The Navy is being damaged by the "gutter reporting" of journalists out to find scandal in the ranks, former Navy Secretary John Lehman says.
The Reagan administration official also condemned the Clinton White House for imposing policies of "political correctness" on the Navy and the Senate Armed Services Committee for impeding the career advancements of officers linked to the 1991 Tailhook sexual assault scandal.It is "terribly damaging to the very fiber of the Navy as an institution, this continuing attack from so many quarters," Lehman said Sunday on ABC's "This Week With David Brinkley."
Appearing earlier on the program, Deputy Defense Secretary John White denied that the Navy's combat readiness has suffered because of a string of incidents, including Tailhook, a recent rash of F-14 fighter plane crashes, criminal activities at the Naval Academy and the suicide of the service's top officer, Adm. Jeremy Boorda.
"The Navy is doing well. It is performing its missions around the world," White said. "At the same time, the society's changing and the Navy's changing, and it's a struggle."
But Lehman pointed to reports of sexual abuse at the 1991 convention of the Tailhook Association, a support group for naval aviation, as an example where officers were victims of media "character assassination."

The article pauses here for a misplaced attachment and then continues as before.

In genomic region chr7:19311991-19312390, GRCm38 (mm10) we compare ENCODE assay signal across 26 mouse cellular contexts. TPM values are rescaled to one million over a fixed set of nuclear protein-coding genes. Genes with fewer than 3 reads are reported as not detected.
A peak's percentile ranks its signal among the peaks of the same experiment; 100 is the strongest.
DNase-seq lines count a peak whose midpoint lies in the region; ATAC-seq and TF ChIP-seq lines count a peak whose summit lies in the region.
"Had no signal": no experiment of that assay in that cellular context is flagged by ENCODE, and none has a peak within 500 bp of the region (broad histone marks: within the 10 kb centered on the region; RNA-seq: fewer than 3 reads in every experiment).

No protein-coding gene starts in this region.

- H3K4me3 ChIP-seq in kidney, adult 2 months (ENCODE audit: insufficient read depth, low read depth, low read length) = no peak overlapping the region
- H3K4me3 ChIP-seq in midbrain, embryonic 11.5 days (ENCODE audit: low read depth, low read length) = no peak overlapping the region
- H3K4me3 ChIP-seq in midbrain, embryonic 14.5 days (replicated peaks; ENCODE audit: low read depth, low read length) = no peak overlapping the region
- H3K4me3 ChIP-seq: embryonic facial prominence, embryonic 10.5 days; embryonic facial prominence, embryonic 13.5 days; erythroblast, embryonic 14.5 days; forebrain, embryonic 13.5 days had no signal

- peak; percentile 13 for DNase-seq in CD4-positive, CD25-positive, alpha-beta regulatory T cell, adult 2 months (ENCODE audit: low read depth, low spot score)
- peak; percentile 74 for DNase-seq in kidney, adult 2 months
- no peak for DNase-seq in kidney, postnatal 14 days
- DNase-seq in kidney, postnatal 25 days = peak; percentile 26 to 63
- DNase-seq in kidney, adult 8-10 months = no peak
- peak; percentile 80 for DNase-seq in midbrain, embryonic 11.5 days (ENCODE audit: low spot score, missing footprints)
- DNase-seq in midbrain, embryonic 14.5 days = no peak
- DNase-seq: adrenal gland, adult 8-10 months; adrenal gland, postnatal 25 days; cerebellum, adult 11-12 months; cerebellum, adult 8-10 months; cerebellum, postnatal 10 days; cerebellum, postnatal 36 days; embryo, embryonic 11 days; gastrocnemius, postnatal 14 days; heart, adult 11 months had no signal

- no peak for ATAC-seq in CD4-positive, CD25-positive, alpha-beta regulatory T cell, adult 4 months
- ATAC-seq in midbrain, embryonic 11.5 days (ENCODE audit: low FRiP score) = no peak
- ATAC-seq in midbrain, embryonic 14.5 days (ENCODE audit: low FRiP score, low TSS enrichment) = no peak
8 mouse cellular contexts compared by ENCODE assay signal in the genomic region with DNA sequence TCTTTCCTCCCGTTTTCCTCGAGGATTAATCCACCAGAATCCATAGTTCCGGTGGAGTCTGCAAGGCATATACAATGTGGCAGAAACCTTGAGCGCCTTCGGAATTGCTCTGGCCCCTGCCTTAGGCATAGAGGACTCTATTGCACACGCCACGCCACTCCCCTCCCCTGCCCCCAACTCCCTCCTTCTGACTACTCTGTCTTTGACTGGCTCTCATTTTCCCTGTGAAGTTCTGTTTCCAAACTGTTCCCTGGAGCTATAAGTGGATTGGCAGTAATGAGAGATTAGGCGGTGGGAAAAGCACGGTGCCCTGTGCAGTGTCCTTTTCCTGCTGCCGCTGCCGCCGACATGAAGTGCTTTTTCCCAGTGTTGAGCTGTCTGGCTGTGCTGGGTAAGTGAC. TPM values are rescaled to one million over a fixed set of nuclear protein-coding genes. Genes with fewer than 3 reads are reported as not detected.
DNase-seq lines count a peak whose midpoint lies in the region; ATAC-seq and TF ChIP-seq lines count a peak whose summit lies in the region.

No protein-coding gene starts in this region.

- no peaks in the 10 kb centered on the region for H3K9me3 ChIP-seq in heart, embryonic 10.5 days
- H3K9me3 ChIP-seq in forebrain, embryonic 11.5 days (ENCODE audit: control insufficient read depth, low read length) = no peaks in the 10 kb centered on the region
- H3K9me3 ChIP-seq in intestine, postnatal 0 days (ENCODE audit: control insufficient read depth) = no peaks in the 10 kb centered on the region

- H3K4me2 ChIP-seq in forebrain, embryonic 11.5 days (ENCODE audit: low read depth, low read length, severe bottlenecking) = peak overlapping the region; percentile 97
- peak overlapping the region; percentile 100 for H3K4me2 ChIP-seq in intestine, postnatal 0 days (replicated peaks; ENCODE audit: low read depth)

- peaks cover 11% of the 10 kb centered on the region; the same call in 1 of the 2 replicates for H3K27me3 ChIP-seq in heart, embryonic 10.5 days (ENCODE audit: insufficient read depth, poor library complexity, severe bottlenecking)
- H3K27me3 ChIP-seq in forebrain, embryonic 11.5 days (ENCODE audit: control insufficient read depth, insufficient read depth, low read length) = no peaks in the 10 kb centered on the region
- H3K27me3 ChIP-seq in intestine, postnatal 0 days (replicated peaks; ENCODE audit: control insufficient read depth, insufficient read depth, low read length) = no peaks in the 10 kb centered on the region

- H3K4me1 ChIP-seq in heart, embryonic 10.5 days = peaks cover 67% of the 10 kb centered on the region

Following what should have been a minor story, he said, "14 admirals have been cashiered, 300 naval aviators have been driven out of the Navy or their careers terminated."
Questioned about his own alleged public lewdness at a 1981 Tailhook convention as detailed in a new book, Lehman didn't deny the story outright. But he called it a "perfect example of the depths that coverage of the Navy has fallen to.
"Every Navy leader of recent times and now every senior admiral has been subjected to this kind of gutter reporting," he contended.
Lehman compared Boorda's suicide to the 1949 death of Defense Secretary James Forrestal, who became depressed by what he considered unfair attacks on his policies and jumped from a window two months after resigning his post.
Lehman said the Senate Armed Services Committee, led by such friends of the military as Sen. Strom Thurmond, R-S.C., had stood by while the careers of more than 300 naval personnel were being ruined, and was now holding up the promotions of another 90 naval aviators linked to Tailhook. "And not one of (the committee members) stood up and said, `Enough.' "
But Rep. Pat Schroeder, D-Colo., a senior member of the House National Security Committee, said the Navy was to blame for not adjusting quickly enough to changes in American society.
The service had "a different attitude for a long time about what sailors do when they go ashore or what they could do at Tailhook, and so forth," she said. "So for a long time, people kind of turned the other way and said, `Well, that's a way they relieve stress.' "